The Death of Philosophy
The culture and our educational system have created a generation that has little experience being told they are objectively wrong. Everyone feels they are entitled to be right. Combine this with the illusion of knowledge provided by Google, and everyone thinks they are their own expert in anything.
Actually, I think it’s bigger than this.
And I think there are three separate problems that are being conflated in the argument at the link above–three separate problems that are often conflated by people who discuss people’s distrust in expertise, including one that is sometimes mentioned in passing but then ignored.
The reason why people such as the blogger above misses the three separate problems is because they forget that how people treat experts depends on the scope on which those experts operate: personal, professional and political. And in each of these spheres, how experts are presented, how they are treated, and why we react to them as we do is framed by the sphere in which the apparent expertise is operating.
By seeing this as a problem with distrust in expertise but without thinking deeply about why, sadly bloggers like this one can only conclude:
At least recognize the Dunning-Kruger effect (which applies to everyone), the effects of bias and the echochamber effect.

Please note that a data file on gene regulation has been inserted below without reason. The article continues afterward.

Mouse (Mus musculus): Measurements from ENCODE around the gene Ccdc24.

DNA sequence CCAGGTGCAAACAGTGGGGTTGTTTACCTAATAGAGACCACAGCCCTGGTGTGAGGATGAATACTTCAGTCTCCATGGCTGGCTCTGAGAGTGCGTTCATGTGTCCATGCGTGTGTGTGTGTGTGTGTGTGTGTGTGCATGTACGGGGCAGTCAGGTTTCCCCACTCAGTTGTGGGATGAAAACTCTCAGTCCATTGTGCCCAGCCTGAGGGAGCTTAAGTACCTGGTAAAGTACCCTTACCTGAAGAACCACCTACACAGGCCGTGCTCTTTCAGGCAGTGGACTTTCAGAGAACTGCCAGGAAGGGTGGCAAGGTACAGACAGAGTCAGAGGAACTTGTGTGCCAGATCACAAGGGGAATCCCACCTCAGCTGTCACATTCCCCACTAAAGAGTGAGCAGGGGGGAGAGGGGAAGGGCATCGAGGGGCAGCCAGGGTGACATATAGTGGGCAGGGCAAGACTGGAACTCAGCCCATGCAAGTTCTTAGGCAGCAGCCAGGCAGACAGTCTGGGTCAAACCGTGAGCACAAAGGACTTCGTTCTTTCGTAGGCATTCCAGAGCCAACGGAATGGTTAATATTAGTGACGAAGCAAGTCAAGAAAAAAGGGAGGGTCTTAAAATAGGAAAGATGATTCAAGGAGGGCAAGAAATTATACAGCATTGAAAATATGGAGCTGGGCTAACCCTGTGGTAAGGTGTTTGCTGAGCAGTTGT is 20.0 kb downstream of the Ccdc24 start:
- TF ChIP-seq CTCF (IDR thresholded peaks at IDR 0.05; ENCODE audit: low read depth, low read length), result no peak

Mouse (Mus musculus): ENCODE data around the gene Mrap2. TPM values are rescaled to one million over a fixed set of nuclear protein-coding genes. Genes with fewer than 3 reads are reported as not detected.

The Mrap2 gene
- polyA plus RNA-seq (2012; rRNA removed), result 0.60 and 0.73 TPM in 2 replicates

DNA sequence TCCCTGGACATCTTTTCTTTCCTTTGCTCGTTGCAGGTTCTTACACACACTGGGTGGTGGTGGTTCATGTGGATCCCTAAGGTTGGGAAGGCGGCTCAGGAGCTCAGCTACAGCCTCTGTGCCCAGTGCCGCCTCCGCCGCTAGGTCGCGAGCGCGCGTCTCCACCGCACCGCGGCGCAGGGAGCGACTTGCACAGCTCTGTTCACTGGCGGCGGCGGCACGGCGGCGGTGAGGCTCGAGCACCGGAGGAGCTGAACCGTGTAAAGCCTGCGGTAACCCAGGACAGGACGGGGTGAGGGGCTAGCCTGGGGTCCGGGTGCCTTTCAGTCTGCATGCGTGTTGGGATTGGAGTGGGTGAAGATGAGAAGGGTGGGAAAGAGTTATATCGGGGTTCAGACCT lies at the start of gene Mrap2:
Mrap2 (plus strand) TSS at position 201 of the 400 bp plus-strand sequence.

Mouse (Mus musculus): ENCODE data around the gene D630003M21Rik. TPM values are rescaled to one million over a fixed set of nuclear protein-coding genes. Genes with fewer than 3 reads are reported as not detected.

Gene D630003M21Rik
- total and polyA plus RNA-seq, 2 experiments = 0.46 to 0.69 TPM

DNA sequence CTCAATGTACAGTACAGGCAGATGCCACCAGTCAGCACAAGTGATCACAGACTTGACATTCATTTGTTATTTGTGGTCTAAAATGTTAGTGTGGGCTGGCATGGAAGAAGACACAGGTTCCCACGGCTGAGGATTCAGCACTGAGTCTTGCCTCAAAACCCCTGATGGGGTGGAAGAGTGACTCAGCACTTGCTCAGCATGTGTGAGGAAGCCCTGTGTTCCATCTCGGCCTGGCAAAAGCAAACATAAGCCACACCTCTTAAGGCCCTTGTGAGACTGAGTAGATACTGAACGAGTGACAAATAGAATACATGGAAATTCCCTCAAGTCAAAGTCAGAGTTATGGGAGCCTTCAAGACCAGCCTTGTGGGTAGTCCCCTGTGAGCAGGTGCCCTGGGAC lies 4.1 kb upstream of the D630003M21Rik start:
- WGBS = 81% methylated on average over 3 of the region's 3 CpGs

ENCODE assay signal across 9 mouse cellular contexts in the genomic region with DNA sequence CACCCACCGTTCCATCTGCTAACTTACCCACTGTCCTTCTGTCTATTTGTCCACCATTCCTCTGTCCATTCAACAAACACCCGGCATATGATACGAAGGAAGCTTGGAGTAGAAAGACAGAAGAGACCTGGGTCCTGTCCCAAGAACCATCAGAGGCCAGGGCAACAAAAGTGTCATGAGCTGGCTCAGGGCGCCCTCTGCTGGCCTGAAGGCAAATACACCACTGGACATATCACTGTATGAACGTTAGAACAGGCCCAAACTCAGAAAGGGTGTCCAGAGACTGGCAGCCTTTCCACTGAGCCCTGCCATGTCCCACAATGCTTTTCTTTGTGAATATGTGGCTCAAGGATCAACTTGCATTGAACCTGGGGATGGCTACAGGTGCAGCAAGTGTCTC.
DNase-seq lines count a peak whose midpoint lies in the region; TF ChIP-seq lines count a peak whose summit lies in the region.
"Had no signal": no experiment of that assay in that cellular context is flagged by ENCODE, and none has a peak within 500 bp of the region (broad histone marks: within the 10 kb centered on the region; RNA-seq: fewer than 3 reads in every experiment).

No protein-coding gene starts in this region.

I.e.: People are stupid.
The first problem is how we see and treat expertise in the personal sphere. Often this is someone like a doctor from whom we seek professional advise–or more often, someone who we are forced to interact with, because (for example) we are sick.
In this sphere, our interactions with that professional can be colored in part by wishful thinking (no, Doctor; I want the treatment even though I’m stage 4 cancer rather than being given palliative care, because I will beat this cancer!), and in part by a wide variety of information (and mis-information) that is out there.
It doesn’t help that many medical professionals themselves succumb to sloppy thinking and the “Dunning-Kruger effect”, amplified by the belief that because they are a trained doctor they must be right about areas in which they’ve never studied. For example, I’ve had one doctor tell me I should start taking regular doses of aspirin, not for any condition, but simply because I’ve reached that age where aches and pains are a part of life. (Look, I’ll happily take a regular regime of medicine if I have a disease or a condition that indicates it. But proscribe me a regular course of medication for absolutely no other reason than because I turned 45? No, I don’t think so.)
I had another doctor, an ENT doctor, tell me as part of a series of allergy tests (to figure out the source of an acute case of sinusitis) that I should avoid eating microwaved foods because the microwaves chemically alter the food. (Um, isn’t that called “cooking?”)
Sadly there is little “cure” for this, as all interactions wind up being personal–and there is little we can do for the patient who is convinced the medicine they receive for their dialysis treatments are being forced on them by doctors who want to keep them sick and connected to those infernal dialysis machines.
The second problem is how we see and treat expertise in the professional sphere. What I’m referring to here is the workplace: the manager who has domain-specific knowledge, or the software developer who needs to take additional courses. I’m also referring to professional training courses and to so-called “thought leaders” who seek to improve quality or performance in the workplace.